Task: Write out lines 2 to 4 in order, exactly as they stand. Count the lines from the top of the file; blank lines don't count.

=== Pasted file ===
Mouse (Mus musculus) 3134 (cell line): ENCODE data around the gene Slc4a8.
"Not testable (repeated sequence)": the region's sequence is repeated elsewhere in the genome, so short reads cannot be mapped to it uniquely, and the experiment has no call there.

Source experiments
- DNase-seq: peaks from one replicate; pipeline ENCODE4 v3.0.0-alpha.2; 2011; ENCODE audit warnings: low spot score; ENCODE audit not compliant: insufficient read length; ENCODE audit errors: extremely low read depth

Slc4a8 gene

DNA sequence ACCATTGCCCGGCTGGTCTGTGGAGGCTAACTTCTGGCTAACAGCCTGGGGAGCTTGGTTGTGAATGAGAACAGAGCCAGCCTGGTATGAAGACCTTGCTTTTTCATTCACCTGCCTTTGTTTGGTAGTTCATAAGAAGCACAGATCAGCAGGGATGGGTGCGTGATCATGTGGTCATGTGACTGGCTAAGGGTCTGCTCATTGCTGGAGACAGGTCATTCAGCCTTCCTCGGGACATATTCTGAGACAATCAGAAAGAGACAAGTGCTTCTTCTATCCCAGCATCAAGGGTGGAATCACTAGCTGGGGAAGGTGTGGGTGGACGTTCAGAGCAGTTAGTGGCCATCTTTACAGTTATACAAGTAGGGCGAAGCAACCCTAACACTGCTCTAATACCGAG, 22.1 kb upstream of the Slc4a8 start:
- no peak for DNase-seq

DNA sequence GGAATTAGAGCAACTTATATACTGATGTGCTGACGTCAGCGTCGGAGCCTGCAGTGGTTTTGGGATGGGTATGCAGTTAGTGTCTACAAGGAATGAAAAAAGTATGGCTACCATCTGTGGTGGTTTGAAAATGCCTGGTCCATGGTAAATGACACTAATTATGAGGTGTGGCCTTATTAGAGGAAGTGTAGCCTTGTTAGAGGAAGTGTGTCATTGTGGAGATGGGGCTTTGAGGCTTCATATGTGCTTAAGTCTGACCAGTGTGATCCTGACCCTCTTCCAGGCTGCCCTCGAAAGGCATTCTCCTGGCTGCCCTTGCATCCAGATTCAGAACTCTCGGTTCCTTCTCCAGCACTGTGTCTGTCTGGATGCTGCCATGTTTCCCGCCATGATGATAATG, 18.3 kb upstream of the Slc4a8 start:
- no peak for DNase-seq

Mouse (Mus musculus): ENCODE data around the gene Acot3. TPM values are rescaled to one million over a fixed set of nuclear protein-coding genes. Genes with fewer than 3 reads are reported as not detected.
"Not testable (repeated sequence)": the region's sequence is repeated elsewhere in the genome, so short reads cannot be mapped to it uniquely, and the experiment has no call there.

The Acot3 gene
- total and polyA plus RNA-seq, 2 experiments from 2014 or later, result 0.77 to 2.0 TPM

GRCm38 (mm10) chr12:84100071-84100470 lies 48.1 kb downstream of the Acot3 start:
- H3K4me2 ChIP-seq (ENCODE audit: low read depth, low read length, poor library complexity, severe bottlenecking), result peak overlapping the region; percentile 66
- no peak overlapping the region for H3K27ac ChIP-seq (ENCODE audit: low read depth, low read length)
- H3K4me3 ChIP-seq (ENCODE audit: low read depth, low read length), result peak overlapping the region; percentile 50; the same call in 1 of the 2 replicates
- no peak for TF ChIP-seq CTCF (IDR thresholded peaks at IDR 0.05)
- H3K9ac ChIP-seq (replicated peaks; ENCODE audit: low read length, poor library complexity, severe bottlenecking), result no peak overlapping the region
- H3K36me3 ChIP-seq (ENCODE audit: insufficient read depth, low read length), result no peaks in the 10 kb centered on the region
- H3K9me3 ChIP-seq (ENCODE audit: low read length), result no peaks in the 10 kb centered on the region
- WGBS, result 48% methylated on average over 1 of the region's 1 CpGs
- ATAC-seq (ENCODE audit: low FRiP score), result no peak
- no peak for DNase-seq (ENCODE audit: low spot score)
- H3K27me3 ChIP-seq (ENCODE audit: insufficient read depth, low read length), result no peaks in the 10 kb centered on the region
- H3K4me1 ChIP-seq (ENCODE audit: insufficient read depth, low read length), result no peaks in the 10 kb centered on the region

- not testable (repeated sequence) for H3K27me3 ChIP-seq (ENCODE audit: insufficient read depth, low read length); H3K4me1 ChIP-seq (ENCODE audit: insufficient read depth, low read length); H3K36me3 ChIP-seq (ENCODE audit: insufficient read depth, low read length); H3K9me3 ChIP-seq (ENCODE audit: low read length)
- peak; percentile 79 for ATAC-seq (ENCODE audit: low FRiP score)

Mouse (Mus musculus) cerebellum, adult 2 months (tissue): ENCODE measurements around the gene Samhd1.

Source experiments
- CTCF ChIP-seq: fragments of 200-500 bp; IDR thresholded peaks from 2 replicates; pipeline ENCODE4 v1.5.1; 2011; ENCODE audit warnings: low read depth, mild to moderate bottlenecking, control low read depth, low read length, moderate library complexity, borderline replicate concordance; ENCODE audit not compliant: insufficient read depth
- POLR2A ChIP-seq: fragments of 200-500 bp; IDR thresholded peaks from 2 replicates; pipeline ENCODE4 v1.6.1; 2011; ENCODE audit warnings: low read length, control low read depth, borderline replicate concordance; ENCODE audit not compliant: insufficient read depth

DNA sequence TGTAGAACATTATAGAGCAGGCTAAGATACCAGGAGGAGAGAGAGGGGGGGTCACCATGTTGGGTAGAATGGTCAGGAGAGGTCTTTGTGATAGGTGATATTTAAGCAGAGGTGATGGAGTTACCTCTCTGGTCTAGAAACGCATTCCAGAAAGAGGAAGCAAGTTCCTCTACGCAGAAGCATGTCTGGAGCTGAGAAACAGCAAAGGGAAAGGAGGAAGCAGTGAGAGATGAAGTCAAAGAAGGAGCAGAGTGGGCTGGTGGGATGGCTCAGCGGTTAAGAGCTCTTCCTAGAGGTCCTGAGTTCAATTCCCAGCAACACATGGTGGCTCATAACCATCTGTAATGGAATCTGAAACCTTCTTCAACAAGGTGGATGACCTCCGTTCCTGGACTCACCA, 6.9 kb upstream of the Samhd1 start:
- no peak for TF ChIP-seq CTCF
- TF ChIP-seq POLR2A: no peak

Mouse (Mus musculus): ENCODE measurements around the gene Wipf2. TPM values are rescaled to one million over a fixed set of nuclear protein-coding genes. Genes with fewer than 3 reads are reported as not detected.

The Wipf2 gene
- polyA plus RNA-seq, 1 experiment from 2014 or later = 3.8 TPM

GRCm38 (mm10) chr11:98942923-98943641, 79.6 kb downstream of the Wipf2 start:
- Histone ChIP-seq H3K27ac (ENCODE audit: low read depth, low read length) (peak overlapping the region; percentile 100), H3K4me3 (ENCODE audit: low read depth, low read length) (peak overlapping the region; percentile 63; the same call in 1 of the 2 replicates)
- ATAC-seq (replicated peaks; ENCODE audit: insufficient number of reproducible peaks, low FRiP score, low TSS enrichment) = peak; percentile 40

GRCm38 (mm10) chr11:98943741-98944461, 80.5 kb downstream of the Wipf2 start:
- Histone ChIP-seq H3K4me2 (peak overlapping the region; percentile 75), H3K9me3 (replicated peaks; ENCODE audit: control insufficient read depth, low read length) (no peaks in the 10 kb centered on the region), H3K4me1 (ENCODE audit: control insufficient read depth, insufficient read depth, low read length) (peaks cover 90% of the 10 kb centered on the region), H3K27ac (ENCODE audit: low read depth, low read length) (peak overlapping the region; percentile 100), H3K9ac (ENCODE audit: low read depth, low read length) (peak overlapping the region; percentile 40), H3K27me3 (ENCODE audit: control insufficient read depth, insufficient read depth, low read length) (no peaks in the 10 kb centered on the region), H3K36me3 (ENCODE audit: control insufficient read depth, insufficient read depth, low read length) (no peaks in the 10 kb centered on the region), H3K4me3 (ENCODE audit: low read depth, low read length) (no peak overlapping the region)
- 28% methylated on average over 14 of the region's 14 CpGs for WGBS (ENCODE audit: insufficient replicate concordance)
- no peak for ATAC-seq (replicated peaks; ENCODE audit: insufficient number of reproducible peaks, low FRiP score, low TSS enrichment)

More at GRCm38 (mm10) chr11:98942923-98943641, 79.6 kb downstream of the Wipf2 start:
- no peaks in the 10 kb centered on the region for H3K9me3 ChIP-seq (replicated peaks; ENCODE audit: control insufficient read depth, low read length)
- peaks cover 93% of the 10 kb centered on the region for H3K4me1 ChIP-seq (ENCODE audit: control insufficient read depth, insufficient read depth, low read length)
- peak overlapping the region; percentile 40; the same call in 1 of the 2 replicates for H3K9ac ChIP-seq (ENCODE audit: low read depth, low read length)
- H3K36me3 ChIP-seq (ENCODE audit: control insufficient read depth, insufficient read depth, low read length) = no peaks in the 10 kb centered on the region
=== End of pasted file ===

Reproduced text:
"Not testable (repeated sequence)": the region's sequence is repeated elsewhere in the genome, so short reads cannot be mapped to it uniquely, and the experiment has no call there.

Source experiments
- DNase-seq: peaks from one replicate; pipeline ENCODE4 v3.0.0-alpha.2; 2011; ENCODE audit warnings: low spot score; ENCODE audit not compliant: insufficient read length; ENCODE audit errors: extremely low read depth